# Using polar coordinates, show that lim (x,y)->(0,0) [sin(x^2+y^2)]/[x^2+y^2] = 1

bubbers

## Homework Statement

Using polar coordinates, show that lim (x,y)->(0,0) [sin(x^2+y^2)]/[x^2+y^2] = 1

r^2=x^2+y^2

## The Attempt at a Solution

I was able to get the limit into polar coordinates:

lim r->0^+ [sin(r^2)]/r^2

but I'm not sure how to take this limit. I tried L'Hospital's, but it was just messy and useless seeming. So, any hints?

Homework Helper
Gold Member
What went wrong when you tried to use L'Hospital's rule? Where did you get stuck?

bubbers
I got:

lim r->0^+ [sin(r^2)(2r)-r^2cos(r^2)(2r)]/r^4

which simplifies to:

lim r->0^+ [2sin(r^2)-2r^2cos(r^2)]/r^3

but that's still 0/0 form, so it got me nowhere useful as far as I can see.

Staff Emeritus
Homework Helper
Gold Member

## Homework Statement

Using polar coordinates, show that lim (x,y)->(0,0) [sin(x^2+y^2)]/[x^2+y^2] = 1

r^2=x^2+y^2

## The Attempt at a Solution

I was able to get the limit into polar coordinates:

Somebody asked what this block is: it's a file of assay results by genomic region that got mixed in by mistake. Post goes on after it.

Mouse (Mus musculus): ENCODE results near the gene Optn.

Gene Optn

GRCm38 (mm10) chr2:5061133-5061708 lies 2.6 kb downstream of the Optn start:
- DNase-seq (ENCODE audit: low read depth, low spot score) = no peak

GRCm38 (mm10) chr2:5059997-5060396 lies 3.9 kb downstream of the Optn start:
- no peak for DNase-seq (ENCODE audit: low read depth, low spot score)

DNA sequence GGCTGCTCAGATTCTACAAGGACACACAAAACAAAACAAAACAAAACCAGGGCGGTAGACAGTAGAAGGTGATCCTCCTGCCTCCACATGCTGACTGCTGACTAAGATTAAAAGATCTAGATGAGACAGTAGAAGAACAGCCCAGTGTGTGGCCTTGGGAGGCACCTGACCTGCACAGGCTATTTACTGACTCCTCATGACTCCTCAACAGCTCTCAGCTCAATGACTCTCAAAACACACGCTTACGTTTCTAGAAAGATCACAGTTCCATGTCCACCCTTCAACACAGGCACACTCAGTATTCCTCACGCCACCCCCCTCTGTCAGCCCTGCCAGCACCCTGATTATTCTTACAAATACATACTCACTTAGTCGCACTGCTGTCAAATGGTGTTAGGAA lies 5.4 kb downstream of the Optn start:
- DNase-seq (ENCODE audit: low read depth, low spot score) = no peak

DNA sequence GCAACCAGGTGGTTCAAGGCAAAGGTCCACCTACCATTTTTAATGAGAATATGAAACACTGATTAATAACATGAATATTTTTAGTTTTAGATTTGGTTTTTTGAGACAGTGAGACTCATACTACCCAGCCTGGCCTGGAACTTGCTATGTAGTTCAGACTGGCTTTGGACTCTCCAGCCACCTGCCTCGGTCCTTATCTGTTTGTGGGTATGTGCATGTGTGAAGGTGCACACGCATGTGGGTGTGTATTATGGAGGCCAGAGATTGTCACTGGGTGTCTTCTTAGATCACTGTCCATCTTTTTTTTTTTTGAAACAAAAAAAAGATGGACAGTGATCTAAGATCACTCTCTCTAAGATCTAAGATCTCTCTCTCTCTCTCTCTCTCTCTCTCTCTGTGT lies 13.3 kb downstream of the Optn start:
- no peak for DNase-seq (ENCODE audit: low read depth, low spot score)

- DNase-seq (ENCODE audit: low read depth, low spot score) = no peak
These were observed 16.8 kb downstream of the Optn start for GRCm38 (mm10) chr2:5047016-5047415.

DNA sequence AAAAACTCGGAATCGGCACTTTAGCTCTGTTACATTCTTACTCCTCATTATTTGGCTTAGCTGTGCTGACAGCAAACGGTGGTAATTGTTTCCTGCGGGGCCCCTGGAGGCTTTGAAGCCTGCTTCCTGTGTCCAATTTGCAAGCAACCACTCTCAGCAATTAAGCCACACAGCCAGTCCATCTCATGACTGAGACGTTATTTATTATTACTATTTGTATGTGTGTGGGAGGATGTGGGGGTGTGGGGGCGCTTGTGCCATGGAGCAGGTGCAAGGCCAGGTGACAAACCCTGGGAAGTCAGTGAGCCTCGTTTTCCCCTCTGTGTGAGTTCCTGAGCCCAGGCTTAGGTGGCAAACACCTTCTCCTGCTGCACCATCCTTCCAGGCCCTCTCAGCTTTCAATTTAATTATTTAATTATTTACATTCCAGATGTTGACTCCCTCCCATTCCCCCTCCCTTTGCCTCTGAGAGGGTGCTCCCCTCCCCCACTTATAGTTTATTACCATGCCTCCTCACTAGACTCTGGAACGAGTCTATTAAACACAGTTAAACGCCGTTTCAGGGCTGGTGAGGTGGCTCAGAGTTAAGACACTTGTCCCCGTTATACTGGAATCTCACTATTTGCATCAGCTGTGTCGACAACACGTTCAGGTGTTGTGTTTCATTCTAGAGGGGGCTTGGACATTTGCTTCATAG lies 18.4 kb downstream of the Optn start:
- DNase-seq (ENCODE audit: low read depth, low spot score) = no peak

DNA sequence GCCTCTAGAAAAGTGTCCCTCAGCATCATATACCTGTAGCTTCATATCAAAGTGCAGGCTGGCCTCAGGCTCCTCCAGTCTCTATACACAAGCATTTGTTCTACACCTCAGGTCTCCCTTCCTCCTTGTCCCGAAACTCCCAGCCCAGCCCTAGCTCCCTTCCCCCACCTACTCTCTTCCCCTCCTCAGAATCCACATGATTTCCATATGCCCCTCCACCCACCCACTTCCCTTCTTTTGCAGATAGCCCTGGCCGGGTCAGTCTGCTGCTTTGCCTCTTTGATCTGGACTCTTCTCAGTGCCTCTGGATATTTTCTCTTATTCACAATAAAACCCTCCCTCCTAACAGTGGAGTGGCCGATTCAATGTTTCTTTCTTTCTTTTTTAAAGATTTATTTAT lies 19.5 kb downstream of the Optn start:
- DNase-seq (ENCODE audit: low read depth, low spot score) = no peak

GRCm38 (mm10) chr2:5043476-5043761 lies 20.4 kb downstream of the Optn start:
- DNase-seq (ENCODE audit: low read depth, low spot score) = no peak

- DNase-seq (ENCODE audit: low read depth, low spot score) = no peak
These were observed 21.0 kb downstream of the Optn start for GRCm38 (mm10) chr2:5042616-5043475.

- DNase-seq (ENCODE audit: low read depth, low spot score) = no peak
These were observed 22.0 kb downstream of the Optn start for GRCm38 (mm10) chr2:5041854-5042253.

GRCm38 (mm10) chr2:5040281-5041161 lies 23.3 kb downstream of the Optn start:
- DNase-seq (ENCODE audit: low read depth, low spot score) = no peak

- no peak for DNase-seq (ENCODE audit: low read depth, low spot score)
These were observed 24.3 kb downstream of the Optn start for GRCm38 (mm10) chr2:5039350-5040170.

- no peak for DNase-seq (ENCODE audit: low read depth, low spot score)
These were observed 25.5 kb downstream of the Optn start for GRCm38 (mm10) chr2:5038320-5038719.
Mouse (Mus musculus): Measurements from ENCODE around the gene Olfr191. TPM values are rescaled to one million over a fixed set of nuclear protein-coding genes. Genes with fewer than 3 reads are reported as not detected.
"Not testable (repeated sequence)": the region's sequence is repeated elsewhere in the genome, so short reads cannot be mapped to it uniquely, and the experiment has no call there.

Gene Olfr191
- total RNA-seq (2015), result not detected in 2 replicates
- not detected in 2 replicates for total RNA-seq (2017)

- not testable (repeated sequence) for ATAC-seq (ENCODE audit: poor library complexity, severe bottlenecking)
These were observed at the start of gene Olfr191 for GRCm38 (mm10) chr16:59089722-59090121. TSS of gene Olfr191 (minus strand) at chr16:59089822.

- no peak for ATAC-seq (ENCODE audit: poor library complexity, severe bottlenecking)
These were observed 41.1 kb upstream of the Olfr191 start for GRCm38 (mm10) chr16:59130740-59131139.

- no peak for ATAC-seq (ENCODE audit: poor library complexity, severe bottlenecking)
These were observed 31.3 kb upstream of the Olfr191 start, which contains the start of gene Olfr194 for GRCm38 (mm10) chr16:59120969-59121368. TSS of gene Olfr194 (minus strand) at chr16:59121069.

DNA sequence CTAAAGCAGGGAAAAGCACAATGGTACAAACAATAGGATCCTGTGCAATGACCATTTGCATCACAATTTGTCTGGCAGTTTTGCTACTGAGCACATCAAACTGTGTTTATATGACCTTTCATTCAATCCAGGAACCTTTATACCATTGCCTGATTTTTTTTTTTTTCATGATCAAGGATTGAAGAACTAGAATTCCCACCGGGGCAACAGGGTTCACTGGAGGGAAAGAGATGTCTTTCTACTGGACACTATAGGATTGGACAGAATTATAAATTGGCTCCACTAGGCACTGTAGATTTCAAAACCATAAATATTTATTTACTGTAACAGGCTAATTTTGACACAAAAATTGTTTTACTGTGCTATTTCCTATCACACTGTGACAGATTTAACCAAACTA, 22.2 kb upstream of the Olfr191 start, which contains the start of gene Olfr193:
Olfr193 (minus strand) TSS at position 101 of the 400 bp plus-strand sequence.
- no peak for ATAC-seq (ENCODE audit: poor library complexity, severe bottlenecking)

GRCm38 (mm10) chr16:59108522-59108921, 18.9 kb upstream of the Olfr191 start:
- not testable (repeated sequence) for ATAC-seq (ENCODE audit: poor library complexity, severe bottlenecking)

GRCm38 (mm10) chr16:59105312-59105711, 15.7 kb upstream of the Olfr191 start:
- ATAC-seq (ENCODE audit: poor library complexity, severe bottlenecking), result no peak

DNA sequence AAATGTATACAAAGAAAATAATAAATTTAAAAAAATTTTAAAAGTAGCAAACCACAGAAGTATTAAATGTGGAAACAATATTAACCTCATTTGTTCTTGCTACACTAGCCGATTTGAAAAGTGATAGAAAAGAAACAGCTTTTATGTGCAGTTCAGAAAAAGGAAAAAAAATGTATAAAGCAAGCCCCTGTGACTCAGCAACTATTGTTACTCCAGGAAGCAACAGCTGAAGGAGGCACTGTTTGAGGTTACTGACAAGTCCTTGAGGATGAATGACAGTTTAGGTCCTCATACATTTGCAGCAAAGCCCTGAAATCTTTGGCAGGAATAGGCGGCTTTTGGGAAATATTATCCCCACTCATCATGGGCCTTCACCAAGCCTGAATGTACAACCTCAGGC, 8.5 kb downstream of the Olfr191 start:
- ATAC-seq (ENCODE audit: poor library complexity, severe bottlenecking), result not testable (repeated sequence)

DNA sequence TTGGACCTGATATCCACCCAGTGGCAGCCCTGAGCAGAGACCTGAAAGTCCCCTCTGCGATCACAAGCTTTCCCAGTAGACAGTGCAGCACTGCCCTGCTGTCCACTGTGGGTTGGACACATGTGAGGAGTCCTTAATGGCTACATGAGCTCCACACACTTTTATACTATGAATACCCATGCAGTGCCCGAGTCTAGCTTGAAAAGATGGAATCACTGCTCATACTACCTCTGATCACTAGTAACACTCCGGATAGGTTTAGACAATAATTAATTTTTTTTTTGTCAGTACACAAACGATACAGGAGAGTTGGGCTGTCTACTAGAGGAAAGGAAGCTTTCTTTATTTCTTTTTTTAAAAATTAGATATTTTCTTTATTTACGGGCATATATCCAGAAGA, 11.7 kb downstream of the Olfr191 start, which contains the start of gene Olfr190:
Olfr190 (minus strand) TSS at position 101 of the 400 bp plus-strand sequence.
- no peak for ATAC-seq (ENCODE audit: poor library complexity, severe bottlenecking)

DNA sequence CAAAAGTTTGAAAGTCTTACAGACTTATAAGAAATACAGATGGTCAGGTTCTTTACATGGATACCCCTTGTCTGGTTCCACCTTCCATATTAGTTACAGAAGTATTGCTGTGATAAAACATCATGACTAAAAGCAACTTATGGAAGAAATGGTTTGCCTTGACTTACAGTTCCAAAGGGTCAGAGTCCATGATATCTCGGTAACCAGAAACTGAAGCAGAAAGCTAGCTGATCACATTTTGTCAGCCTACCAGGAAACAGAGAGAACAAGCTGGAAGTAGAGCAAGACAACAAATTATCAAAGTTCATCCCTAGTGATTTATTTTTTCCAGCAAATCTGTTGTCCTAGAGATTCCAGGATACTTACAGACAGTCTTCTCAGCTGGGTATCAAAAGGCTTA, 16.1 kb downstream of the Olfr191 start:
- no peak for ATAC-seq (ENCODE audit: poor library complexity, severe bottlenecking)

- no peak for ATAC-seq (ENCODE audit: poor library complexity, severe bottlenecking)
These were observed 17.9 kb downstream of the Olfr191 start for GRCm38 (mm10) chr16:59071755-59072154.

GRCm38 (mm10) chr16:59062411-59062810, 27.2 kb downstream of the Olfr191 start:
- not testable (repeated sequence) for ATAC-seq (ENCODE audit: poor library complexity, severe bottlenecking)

lim r->0^+ [sin(r^2)]/r^2

but I'm not sure how to take this limit. I tried L'Hospital's, but it was just messy and useless seeming. So, any hints?
Applying L'Hôpital's rule gives you:
$\displaystyle \lim_{r\,\to\,0^{+}}\frac{\sin(r^2)}{r^2}$

$\displaystyle =\lim_{r\,\to\,0^{+}}\frac{d(\sin(r^2))/dr}{d(r^2)/dr}$​
This is not what you have.

Last edited:
Homework Helper
Gold Member

## Homework Statement

Using polar coordinates, show that lim (x,y)->(0,0) [sin(x^2+y^2)]/[x^2+y^2] = 1

r^2=x^2+y^2

## The Attempt at a Solution

I was able to get the limit into polar coordinates:

lim r->0^+ [sin(r^2)]/r^2

If you let ##\theta=r^2## does the limit become anything you have already studied?